9 August 2011
Two new landslide videos – including an amazing pulsing debris flow
Posted by Dave Petley
Another two landslide videos have popped up – and both are fascinating. First, former Durham student Georgie Bennett captured this multi-stage landslide near to Merano in Italy on 2nd August:
Fortunately no-one was killed. Note the weather – fine and sunny – so no obvious trigger.
Second, the Pamir Times has today posted this video of a very large debris flow in Talis village, Ghangche District, in the Baltistan region of northern Pakistan. The Youtube page notes that “At least 60 houses were destroyed by the debris flow disaster that hit Talis village of Ghangche District, in Baltistan region. Last year a similar flood had taken the lives of 13 people at Talis. Around 120 families of Talis have been evacuated to safe areas, where they are living in tents.”
Do watch this one carefully as it captures beautifully the pulses or waves of movement through the mass, with periods of essentially no movement (actually probably creep) between them. The different sizes of the pulse mean that each movement event is different in terms of the amount of material mobilised (sometimes material right up to the banks moves, at other times just the material in the centre of the channel), the velocity and the duration. You will note also that the surface rises as the front of the pulse comes through. Once you get your eye in, this is quite fascinating and surreal to watch.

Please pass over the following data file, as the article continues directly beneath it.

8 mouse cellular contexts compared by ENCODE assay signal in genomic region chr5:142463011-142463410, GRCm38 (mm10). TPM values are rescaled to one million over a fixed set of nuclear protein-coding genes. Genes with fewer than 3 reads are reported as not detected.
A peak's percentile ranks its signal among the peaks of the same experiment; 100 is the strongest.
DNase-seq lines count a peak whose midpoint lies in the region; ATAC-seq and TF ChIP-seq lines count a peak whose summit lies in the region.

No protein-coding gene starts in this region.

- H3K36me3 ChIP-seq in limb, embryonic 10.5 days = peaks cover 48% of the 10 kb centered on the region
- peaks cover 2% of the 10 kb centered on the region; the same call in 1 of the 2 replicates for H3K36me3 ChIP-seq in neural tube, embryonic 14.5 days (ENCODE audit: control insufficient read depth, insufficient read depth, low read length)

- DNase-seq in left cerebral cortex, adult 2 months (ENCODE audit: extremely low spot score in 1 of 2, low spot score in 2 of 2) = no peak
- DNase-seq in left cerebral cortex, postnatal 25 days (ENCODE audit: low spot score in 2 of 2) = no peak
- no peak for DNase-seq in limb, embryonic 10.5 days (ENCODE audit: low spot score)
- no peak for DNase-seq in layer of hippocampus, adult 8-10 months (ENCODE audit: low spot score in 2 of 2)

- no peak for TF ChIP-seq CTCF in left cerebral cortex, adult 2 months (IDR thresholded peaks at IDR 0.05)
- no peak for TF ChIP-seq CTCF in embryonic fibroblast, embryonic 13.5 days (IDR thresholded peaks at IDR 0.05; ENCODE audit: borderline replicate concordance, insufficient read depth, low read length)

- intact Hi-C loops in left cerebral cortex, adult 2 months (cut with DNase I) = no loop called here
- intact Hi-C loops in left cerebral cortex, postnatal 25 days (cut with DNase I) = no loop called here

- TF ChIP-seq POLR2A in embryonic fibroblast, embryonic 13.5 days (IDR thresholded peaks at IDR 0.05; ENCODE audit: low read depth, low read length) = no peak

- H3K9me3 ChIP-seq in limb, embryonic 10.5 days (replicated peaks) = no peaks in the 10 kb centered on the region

Comments and thoughts welcome please!
Great videos as always. I have a question about the debris flow — has anyone done a rigorous study combining observation of the flow with looking at the deposit structure after it comes to rest (e.g., by trenching or something)? I’m wondering what, if any, features in the deposit are diagnostic of a pulsing flow like this vs. one that does not. Or, perhaps it’s all too disorganized a fabric to determine. Thanks.
[…] Dave Petley of The Landslide Blog posts two new videos — one of a multi-stage landslide and one of a fascinating muddy debris flow that starts and […]
Landslide related post at Eruptions today:
I observed a similar pulsing flow in the Slano Blato landslide in Slovenia around ten years ago. In the upper mid-section of that landslide, the debris supplied from the breakdown of rotational slumps into the head formed a flow almost entirely (as far as I could see from safe vantage points) comprising sand/silt/clay particles and sufficiently viscous to be able to maintain a stationary sloping surface between pulses. If I remember correctly, each pulse was small compared with the total volume of the flow (e.g. moving only a few cubic metres of material at a time) and short-lived (lasting a few seconds), but occurred several times within the 10-15 minutes that I watched it. I estimated the volume of each pulse at a point further down the landslide in the lower mid-section where the flow was channelled over the edge of a cliff apparently formed a week earlier. In general, the nature of the pulsing flow was similar to that seen in this video. Major stabilisation work has been done at the Slano Blato slide in recent years (visible in Google Earth), so further such activity is unlikely to be seen there.
Great debris flow video!
You commented that there was likely creep. Given the apparent gradation and slope of the flow, wouldn’t there have to be an obvious continual movement across a substantial portion of the flow mass to keep it saturated enough for the next pulse to accelerate the mass as well as drag the peripheral material along. Or does each new pulse create a moving wave of liquefaction that shifts the static mass as the wavefront passes then settles back into stasis as the energy dissipates? It looked like the latter after the initial flow had ceased and that there was no creep.